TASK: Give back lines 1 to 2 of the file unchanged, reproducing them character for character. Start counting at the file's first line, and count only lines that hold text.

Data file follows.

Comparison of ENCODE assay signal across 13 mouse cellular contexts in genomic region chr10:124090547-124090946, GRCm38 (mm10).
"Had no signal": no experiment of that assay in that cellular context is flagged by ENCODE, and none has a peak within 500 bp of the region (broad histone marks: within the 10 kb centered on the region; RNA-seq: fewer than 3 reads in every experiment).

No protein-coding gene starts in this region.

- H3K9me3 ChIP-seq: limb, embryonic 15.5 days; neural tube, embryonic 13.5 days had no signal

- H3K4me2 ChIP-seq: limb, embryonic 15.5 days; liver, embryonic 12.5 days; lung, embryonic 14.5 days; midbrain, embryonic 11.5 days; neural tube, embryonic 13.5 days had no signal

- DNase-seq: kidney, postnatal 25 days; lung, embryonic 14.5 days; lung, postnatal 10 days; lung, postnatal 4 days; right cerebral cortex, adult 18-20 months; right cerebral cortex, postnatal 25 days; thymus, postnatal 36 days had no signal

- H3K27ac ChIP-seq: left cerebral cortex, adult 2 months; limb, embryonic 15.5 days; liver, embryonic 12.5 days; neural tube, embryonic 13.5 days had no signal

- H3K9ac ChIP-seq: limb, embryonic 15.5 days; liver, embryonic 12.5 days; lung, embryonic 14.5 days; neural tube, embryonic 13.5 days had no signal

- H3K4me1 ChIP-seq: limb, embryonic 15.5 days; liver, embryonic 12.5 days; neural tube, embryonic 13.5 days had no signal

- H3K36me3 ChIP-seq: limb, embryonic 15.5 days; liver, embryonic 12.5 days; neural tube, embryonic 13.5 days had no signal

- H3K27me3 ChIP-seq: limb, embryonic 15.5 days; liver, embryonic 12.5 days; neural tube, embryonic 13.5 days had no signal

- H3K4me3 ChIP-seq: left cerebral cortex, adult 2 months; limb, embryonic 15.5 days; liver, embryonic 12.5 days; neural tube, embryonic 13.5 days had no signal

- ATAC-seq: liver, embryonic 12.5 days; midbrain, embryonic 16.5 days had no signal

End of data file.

Comparison of ENCODE assay signal across 13 mouse cellular contexts in genomic region chr10:124090547-124090946, GRCm38 (mm10).
"Had no signal": no experiment of that assay in that cellular context is flagged by ENCODE, and none has a peak within 500 bp of the region (broad histone marks: within the 10 kb centered on the region; RNA-seq: fewer than 3 reads in every experiment).